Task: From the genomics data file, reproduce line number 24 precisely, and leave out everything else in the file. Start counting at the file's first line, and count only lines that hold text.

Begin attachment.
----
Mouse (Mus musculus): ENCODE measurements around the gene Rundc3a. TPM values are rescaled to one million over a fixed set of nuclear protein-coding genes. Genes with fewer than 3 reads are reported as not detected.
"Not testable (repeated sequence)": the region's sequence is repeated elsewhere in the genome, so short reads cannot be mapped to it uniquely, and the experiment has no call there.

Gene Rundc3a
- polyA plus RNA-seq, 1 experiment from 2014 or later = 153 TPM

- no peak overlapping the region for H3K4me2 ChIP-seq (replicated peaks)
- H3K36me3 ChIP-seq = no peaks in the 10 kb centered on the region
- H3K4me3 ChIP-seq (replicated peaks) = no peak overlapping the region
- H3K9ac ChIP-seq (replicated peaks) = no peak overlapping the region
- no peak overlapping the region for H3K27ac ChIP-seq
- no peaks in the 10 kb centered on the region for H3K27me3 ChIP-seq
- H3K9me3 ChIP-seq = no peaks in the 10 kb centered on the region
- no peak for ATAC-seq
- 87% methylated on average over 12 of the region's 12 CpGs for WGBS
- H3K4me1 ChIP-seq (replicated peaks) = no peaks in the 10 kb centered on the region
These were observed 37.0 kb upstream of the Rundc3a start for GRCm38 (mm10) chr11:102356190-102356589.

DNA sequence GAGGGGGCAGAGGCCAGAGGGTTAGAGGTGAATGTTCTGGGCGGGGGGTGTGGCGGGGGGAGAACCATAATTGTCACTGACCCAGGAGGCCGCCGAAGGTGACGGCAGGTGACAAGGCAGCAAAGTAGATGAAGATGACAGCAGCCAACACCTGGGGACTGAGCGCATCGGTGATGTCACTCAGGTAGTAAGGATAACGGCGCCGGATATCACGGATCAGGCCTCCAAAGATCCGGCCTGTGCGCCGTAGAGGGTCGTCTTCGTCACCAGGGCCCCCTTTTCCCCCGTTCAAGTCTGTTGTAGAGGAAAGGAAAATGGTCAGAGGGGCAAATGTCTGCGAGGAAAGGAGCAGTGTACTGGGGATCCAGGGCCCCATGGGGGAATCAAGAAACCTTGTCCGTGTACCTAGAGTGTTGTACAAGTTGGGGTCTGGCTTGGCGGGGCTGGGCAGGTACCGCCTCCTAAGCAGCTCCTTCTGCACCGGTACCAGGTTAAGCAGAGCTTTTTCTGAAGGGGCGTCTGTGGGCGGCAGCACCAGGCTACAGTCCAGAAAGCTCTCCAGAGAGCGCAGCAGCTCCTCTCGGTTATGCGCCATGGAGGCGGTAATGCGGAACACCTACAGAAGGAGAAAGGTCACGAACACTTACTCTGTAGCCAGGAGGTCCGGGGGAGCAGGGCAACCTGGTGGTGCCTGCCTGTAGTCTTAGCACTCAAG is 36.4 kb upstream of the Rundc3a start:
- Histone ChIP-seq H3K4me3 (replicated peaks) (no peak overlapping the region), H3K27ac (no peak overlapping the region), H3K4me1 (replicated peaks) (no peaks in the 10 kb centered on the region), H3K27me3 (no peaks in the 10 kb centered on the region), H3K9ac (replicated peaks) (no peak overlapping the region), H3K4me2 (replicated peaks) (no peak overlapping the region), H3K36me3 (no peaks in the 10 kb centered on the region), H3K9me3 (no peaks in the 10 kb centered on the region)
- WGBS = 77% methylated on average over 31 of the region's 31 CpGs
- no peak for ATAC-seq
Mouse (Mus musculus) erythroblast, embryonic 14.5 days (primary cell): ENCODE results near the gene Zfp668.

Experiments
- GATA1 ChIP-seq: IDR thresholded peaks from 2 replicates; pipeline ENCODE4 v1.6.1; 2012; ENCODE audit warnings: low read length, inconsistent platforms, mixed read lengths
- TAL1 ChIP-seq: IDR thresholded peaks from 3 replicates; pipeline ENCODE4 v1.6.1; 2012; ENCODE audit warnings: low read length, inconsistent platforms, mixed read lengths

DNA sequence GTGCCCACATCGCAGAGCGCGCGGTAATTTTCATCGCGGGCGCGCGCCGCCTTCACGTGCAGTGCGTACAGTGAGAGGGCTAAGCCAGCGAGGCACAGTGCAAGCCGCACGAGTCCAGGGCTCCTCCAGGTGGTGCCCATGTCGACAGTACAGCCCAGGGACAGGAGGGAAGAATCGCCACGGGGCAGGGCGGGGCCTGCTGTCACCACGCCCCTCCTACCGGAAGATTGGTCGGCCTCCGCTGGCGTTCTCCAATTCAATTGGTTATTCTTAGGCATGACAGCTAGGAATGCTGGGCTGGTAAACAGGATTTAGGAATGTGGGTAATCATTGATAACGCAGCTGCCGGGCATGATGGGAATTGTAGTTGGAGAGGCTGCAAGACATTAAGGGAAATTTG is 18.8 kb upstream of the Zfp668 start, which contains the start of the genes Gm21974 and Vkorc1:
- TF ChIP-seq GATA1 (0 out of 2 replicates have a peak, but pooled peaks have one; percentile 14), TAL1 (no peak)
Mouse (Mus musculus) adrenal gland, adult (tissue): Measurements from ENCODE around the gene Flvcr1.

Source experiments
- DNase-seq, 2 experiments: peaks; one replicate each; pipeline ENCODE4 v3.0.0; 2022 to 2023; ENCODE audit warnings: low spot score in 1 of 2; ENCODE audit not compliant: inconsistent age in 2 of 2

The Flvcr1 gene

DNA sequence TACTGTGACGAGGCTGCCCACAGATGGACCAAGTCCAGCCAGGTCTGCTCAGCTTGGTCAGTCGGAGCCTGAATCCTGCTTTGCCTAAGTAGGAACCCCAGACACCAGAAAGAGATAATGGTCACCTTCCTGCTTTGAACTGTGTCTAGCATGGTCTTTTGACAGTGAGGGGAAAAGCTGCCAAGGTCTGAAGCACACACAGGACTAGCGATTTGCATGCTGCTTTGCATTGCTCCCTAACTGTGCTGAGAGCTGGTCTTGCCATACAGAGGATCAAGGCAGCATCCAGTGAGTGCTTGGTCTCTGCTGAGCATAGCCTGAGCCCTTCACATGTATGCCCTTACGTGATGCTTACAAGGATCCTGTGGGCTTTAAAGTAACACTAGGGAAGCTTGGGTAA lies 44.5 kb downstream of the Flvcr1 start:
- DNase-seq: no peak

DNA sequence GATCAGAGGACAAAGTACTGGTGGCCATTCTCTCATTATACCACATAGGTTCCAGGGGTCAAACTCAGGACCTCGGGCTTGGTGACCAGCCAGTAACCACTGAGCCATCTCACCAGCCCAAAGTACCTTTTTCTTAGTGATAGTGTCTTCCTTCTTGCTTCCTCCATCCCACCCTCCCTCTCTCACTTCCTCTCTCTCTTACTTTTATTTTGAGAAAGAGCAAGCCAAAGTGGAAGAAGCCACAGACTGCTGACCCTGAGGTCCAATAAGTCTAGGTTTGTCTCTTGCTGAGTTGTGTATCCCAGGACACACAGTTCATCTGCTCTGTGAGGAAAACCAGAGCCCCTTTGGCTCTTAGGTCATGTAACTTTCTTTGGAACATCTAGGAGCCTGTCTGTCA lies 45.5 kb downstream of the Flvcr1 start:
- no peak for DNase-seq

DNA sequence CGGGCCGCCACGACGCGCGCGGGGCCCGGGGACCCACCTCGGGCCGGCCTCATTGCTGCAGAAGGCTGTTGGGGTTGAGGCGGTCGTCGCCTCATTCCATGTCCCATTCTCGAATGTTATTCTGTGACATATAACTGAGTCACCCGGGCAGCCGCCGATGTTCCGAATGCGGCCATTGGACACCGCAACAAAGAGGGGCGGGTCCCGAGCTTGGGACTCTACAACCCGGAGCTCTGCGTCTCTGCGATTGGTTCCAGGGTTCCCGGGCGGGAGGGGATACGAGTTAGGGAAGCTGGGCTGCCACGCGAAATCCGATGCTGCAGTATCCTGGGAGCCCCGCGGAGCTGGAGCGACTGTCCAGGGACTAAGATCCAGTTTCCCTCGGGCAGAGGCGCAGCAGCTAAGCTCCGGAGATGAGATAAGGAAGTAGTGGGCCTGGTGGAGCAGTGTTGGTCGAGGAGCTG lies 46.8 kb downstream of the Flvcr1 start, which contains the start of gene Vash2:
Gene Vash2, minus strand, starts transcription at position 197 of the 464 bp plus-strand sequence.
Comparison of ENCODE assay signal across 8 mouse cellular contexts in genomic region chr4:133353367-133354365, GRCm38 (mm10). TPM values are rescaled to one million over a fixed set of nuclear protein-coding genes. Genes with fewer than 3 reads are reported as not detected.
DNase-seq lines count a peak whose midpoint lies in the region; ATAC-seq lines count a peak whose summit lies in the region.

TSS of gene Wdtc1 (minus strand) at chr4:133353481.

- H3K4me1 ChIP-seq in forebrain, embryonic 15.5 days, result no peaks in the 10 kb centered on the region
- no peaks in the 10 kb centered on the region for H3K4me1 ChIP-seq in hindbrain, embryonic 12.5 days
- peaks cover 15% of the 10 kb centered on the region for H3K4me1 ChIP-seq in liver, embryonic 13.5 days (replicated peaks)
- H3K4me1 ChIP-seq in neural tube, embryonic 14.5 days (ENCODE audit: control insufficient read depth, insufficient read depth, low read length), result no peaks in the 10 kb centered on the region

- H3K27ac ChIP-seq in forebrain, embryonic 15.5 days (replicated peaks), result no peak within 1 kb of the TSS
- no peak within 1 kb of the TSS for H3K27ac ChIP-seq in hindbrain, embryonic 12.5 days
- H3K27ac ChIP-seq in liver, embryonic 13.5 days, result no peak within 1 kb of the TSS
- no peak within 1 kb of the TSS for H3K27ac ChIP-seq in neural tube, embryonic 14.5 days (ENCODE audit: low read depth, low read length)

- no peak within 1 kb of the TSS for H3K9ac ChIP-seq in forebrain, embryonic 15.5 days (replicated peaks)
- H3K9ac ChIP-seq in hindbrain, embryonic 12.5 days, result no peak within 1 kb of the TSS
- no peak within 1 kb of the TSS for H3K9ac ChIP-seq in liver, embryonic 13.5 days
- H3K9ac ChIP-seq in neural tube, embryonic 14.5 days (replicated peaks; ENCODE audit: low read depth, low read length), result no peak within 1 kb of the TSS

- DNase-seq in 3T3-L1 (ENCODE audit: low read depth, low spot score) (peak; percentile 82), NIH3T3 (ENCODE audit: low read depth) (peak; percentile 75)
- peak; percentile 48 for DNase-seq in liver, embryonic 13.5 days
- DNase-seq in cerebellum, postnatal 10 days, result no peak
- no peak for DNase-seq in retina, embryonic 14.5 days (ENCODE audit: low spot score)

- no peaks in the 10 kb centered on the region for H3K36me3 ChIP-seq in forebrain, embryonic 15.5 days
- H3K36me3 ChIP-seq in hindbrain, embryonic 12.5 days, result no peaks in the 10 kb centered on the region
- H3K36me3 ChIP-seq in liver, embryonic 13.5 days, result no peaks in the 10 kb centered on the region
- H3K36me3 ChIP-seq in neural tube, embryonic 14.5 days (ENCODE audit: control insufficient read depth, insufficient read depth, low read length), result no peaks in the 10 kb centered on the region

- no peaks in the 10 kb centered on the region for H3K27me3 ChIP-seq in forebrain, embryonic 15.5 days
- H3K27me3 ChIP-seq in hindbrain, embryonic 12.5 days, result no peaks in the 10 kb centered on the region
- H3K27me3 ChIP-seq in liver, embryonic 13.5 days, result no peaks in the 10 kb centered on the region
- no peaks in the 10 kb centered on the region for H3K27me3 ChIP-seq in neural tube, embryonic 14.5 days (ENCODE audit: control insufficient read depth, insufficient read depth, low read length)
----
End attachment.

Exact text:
DNA sequence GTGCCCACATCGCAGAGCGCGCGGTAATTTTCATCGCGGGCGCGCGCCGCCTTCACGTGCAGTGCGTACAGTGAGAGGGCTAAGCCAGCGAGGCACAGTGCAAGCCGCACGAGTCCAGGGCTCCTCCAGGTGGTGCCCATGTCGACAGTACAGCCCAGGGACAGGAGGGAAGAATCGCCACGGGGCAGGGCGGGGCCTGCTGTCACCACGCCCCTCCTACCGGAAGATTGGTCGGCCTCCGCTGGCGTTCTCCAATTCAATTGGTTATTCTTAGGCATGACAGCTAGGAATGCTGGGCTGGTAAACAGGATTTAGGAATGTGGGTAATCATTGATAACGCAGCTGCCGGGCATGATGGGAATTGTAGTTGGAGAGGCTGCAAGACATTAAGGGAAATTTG is 18.8 kb upstream of the Zfp668 start, which contains the start of the genes Gm21974 and Vkorc1: